page = p. 4-8
url=http://www.faa.gov/library/manuals/aircraft/glider_handbook/
]

Electronic versions of the MacCready Ring are built into glide computers that will give audible warnings to the pilot to speed up or slow down. Similar facilities can also be built into a PDA. The computer is connected to sensors that detect the aircraft's airspeed and rate of sink. If linked to a GPS, and using a computed or manual estimate of the windspeed, the glide computer can also calculate the speed and altitude necessary to glide to a particular destination. This glide is known as the final glide because no further lift should be necessary to reach the goal. During this glide, speed to fly information is needed to ensure that the remaining height is used efficiently.

References

External links

* [http://home.att.net/~jdburch/polar.htm Speed to fly]
* [http://faculty.chicagogsb.edu/john.cochrane/research/Papers/newmcred.pdf MacCready Theory with Uncertain Lift and Limited Altitude] Paper from Technical Soaring 23 (3) (July 1999) 88-96, by John H. Cochrane
* [http://faculty.chicagogsb.edu/john.cochrane/research/Papers/Flyingfaster_new.doc Just a little faster, please] paper by John H. Cochrane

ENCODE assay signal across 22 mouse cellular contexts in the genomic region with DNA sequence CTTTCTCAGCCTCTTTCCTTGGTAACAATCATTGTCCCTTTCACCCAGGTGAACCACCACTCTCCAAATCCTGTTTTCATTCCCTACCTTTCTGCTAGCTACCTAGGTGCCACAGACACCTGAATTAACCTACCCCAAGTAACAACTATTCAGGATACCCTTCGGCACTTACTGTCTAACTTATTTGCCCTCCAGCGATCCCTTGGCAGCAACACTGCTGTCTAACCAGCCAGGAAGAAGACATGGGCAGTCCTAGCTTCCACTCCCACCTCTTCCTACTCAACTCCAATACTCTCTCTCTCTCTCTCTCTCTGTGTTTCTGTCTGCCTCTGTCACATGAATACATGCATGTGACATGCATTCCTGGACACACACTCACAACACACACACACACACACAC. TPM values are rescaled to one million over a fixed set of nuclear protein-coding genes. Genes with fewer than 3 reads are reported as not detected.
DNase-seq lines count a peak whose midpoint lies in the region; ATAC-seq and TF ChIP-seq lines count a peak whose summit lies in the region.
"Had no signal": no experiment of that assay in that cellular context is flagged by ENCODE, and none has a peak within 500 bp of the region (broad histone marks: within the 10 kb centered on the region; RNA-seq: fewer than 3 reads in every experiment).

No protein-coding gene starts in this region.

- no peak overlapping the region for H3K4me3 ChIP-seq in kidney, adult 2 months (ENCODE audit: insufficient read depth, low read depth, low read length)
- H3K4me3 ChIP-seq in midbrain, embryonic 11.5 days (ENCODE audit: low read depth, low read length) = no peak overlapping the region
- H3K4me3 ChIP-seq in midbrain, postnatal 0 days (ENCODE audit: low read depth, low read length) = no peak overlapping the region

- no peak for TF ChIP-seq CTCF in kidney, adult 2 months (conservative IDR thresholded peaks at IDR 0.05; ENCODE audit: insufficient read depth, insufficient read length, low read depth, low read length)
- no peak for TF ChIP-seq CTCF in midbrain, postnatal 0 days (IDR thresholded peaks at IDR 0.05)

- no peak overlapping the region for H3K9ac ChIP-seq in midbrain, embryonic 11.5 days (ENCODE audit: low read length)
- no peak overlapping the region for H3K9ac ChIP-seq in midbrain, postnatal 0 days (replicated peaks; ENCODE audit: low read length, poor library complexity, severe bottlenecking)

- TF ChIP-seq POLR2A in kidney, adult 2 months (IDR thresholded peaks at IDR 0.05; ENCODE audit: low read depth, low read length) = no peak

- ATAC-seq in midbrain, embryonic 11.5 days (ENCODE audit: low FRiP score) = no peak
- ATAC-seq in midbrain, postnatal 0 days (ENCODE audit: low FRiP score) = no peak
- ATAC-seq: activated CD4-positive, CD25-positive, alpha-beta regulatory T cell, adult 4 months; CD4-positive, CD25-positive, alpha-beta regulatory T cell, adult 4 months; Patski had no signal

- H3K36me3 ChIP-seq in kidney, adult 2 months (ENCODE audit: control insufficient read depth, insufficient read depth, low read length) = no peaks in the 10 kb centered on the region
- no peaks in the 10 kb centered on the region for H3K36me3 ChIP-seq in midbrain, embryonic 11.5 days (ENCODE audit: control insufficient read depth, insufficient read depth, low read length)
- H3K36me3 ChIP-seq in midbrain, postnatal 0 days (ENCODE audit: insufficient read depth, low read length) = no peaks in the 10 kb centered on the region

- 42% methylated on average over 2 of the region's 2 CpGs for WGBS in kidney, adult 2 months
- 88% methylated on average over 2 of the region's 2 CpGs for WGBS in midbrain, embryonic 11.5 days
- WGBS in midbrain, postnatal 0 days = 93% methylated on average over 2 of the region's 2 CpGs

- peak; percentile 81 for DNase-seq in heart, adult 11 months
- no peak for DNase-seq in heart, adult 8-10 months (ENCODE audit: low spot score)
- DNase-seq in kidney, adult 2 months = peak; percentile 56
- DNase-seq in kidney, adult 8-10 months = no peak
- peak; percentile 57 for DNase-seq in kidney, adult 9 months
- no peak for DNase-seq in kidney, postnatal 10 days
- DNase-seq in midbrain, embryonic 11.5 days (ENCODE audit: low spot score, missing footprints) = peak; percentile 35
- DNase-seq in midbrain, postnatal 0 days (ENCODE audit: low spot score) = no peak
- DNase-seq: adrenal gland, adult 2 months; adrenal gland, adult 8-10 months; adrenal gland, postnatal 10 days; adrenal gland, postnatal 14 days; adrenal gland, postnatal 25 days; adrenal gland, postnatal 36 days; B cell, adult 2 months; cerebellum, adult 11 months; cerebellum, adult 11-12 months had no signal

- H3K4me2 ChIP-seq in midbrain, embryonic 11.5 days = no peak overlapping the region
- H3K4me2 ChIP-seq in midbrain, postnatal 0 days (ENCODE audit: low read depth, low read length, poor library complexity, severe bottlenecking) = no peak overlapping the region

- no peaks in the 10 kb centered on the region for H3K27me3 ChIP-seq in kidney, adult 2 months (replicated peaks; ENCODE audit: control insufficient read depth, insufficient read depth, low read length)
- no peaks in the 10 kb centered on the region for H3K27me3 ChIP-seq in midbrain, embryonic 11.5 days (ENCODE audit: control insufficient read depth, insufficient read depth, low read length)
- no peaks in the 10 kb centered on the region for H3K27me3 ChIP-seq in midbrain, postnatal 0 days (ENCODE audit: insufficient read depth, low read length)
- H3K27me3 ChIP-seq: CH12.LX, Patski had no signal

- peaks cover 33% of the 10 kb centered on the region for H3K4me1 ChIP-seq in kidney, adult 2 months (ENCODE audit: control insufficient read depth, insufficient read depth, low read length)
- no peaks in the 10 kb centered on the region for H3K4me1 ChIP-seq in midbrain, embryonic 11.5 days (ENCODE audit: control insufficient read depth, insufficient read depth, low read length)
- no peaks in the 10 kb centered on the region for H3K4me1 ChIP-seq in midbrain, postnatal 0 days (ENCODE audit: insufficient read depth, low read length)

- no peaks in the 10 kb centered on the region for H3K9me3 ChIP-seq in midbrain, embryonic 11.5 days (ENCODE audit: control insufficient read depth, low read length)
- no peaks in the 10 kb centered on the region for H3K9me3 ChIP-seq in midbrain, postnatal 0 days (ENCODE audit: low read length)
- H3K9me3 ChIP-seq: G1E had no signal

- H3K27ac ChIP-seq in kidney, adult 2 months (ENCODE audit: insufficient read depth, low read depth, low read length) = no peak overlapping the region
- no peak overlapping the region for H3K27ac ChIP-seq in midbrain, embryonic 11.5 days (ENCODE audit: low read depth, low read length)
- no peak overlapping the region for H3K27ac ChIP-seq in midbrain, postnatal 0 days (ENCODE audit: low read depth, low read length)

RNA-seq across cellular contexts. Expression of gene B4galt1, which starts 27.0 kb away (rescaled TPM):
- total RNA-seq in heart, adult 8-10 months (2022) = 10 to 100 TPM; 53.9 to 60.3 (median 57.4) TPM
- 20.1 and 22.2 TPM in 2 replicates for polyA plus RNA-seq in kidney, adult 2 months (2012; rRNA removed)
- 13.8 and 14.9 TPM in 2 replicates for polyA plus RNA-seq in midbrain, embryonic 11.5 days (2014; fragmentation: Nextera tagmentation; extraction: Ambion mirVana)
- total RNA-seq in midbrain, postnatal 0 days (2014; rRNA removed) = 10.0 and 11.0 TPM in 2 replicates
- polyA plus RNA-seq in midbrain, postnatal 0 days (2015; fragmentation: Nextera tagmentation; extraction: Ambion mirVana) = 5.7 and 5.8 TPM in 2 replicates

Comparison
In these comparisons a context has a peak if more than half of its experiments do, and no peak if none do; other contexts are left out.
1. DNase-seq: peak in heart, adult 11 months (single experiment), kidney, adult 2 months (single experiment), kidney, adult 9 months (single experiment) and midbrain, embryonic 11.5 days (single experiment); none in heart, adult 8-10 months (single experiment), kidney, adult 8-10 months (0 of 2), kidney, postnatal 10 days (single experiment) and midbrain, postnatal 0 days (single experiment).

* [http://www.betsybyars.com/guy/soaring_symposia/72price.html The Price You Pay for McCready Speeds] by Wil Schuemann, from the Proceedings of the 1972 Soaring Symposium
* [http://www.betsybyars.com/guy/soaring_symposia/72-dj.html Competition Philosophy] by Dick Johnson, from the Proceedings of the 1972 Soaring Symposium


Wikimedia Foundation. 2010.

Look at other dictionaries:

  • Fly system — Fly loft of the Theater Bielefeld in Germany A fly system, flying system or theatrical rigging system, is a system of lines (e.g. ropes), blocks (pulleys), counterweights and related devices within a theatre that enable a stage crew to quickly,… …   Wikipedia

  • Fly fishing — in a river Fly fishing is an angling method in which an artificial fly is used to catch fish. The fly is cast using a fly rod, reel, and specialized weighted line. Casting a nearly weightless fly or lure requires casting techniques significantly… …   Wikipedia

  • Fly fishing tackle — comprises the fishing tackle or equipment typically used by fly anglers. Fly fishing tackle includes: * Fly rods a specialized type of fishing rod designed to cast fly line and artificial flies * Fly reels a specialized type of fishing reel… …   Wikipedia